It is useful to mention Jack Abramoff from time to time. He's the most lavishly paid, most outrageous, and most jailed of the Open Borders lobbyists.
This week his allies lost one substantive battle, but were victorious in a largely symbolic one.
Abramoff should be remembered for his successful effort to keep the Saipan sweatshops open, and for his advocacy of the job-killing H1-B visas for foreign computer programmers.
As I noted in an earlier blog Congress, once Rep. Tom Delay was out of the picture, decided to terminate the peculiar process of letting the Commonwealth of the Northern Mariana Islands, a U.S. possession in the western Pacific, run its own immigration policy. The CNMI had encouraged the admission of tens of thousands of temporary alien workers, and then treated most of them shamefully, notably in Saipan's garment sweatshops. The islands paid Abramoff millions to stay free of the Immigration and Naturalization Act (INA), which controls immigration elsewhere under the U.S. flag.
On Monday two decisions were handed down: one by U.S. District Court Judge Paul Friedman in the D.C. District court, and the other by the voters in the Marianas.
Judge Friedman's ruling dealt with the interim regulations issued by the Department of Homeland Security as it implemented the extension of the INA to the CNMI; that implementation takes place at one minute after midnight Saturday morning.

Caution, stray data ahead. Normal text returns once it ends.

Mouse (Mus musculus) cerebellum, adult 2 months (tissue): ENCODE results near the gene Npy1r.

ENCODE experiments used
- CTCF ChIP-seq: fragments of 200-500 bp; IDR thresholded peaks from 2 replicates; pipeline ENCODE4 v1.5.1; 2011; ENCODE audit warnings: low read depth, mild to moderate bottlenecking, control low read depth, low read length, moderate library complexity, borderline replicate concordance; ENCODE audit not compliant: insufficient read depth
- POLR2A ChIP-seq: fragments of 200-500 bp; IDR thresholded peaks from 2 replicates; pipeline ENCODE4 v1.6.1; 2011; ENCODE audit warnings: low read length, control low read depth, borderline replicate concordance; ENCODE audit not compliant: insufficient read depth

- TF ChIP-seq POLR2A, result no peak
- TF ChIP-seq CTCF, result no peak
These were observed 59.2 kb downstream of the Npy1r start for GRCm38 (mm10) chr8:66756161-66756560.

The governor of the islands, Benigno Fitial, a staunch ally of the users (and abusers) of foreign workers, unsuccessfully fought the extension of the INA in Congress. Thwarted there, he decided to sue DHS in federal court, seeking to block its interim regulations.
I was one of a handful of spectators in the courtroom Monday when opposing sides gave their oral arguments. I was worried that in his presentation the young Justice Department lawyer ignored the background issues of the CNMI's long-standing abuse of foreign workers, and the peculiarity of letting a tiny and essentially Third World U.S. territory make its own immigration law. He stuck to a narrow defense of the DHS rule-making process and carried the day.
For more on Judge Friedman's ruling see here.
There may well be an appeal to the U.S. Court of Appeals for the District of Columbia.
Meanwhile, on the same day, back in the islands, there was a runoff election for the governorship, which I discussed in an earlier blog. Governor Fitial, strongly backed by the Marianas employers, nosed out his long-time reformist rival, Heinz Hofschneider, for the office. Hofschneider, the Republican candidate, had been a few votes ahead in the initial election, in which there were four candidates. Fitial belongs to the Covenant Party, a CNMI-only organization dominated by the users of foreign labor. The Democratic Party, which barely exists in the islands, had no candidate for governor.
Happily the CNMI government no longer controls immigration in the islands, but Fitial's victory means that the governor's office will continue to drag its feet as DHS struggles with its new role in the islands.
Abramoff had given Fitial a big boost politically a few years ago when he sent two of his associates, armed with Tom Delay-engineered earmarks, to help break a tie over the speakership of the lower house of the legislature in Fitial's favor. Fitial was subsequently elected governor in 2005.